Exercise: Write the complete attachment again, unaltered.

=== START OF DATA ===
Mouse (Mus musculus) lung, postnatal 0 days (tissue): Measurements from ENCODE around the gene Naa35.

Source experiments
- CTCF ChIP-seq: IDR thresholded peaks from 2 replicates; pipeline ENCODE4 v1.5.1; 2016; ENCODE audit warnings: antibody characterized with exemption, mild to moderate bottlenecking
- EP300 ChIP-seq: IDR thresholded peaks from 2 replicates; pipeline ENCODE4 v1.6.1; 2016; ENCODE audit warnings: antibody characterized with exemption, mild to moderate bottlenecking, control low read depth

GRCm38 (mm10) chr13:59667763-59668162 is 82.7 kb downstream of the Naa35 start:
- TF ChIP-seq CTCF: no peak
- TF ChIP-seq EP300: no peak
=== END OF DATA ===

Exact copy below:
Mouse (Mus musculus) lung, postnatal 0 days (tissue): Measurements from ENCODE around the gene Naa35.

Source experiments
- CTCF ChIP-seq: IDR thresholded peaks from 2 replicates; pipeline ENCODE4 v1.5.1; 2016; ENCODE audit warnings: antibody characterized with exemption, mild to moderate bottlenecking
- EP300 ChIP-seq: IDR thresholded peaks from 2 replicates; pipeline ENCODE4 v1.6.1; 2016; ENCODE audit warnings: antibody characterized with exemption, mild to moderate bottlenecking, control low read depth

GRCm38 (mm10) chr13:59667763-59668162 is 82.7 kb downstream of the Naa35 start:
- TF ChIP-seq CTCF: no peak
- TF ChIP-seq EP300: no peak